Boris Johnson promised a “world-beating” system, but it was heavily criticised during her tenure.
Baroness Dido Harding, who ran the government’s Covid-19 test-and-trace programme in England, will step down from her NHS role in October.
The Conservative peer recently applied to be the new boss of NHS England, but the job went to Amanda Pritchard.
The testing and contact tracing scheme has been criticised repeatedly during the pandemic.
But the government has always defended the system, saying it helped curb the spread of the virus.
Baroness Harding became chair of NHS Improvement in October 2017, before being chosen to head up Test and Trace – a role she stepped back from in April.
At the time, Prime Minister Boris Johnson promised a “world-beating” system, but a BBC investigation found it was failing in areas which had some of the worst infection rates, and was beset with IT problems.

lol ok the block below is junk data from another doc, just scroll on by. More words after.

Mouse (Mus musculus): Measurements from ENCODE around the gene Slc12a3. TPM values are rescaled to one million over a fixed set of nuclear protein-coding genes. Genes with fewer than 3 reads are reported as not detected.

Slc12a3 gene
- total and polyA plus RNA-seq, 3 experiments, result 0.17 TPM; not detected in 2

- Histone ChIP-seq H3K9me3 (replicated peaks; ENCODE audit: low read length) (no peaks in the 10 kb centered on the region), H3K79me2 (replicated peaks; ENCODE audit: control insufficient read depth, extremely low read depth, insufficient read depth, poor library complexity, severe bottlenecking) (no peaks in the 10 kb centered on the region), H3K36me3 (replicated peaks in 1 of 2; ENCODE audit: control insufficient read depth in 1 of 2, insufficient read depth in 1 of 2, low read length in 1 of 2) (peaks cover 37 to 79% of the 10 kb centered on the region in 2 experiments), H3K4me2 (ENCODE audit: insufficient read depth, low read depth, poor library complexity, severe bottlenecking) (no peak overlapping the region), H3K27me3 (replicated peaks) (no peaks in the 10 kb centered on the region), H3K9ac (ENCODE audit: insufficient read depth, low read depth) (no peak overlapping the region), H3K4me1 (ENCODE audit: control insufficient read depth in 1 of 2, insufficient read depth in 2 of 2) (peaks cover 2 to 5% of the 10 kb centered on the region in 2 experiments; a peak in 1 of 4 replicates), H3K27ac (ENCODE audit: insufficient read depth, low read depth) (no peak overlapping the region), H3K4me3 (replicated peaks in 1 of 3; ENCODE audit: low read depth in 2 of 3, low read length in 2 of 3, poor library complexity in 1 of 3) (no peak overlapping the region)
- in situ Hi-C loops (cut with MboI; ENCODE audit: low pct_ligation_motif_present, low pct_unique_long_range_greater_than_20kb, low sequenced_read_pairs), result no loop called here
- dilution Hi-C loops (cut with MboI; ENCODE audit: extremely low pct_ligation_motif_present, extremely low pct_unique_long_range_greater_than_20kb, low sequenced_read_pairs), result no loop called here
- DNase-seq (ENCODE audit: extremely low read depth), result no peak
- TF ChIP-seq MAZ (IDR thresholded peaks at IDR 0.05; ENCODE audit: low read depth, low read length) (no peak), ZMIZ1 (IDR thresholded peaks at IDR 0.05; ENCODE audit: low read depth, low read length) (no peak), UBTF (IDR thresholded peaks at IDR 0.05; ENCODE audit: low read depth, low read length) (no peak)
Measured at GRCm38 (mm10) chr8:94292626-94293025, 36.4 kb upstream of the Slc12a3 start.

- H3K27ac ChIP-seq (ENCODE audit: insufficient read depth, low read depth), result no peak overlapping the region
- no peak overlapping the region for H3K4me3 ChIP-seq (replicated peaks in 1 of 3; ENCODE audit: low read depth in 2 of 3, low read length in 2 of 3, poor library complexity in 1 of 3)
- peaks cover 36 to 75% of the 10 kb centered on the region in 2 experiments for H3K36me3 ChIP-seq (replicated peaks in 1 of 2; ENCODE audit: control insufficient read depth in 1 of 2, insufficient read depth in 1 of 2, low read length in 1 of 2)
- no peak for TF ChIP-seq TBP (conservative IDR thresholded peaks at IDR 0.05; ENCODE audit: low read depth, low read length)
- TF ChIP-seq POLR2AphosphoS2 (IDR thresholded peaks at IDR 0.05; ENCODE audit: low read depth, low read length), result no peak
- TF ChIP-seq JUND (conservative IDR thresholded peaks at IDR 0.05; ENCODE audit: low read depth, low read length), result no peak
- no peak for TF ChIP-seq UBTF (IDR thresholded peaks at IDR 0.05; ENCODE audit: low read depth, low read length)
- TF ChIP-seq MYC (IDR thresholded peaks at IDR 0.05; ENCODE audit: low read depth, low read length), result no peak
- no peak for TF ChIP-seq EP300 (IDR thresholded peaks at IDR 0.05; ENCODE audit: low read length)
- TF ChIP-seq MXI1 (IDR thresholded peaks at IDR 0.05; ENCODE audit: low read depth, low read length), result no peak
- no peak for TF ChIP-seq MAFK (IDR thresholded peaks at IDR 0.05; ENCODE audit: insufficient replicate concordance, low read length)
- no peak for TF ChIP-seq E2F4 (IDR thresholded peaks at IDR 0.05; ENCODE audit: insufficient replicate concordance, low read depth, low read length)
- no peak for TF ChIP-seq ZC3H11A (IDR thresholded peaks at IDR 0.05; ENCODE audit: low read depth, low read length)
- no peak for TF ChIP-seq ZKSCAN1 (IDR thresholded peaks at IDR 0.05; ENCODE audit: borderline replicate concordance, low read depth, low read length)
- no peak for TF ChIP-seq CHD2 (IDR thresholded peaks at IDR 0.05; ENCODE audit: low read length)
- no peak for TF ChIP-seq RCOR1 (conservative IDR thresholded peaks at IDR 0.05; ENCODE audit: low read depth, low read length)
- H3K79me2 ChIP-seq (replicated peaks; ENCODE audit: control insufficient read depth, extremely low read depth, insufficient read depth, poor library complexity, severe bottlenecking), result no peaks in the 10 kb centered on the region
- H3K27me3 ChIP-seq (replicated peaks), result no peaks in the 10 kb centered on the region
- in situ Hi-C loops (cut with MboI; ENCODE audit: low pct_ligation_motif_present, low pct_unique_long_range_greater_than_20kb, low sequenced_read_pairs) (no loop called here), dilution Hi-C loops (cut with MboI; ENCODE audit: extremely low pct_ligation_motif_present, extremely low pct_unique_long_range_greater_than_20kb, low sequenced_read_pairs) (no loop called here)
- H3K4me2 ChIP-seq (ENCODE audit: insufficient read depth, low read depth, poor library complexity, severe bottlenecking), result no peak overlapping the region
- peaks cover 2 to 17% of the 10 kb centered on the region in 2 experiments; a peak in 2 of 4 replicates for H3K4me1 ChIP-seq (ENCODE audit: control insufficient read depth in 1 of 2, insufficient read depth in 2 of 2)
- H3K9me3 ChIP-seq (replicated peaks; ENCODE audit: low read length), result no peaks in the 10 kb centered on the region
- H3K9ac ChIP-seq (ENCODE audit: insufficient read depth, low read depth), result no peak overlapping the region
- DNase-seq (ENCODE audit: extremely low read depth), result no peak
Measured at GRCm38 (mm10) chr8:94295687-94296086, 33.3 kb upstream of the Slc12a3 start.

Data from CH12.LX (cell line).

A report from the Commons Public Accounts Committee in March said there was “no clear evidence” the £22bn venture contributed to a reduction in coronavirus infection levels.
And in June, the National Audit Office found there were still significant weaknesses in the performance of Test and Trace, particularly around slow turnaround times for test results.
Before being employed by the NHS, Baroness Harding was chief executive of TalkTalk and had held senior roles for Sainsbury’s and Tesco.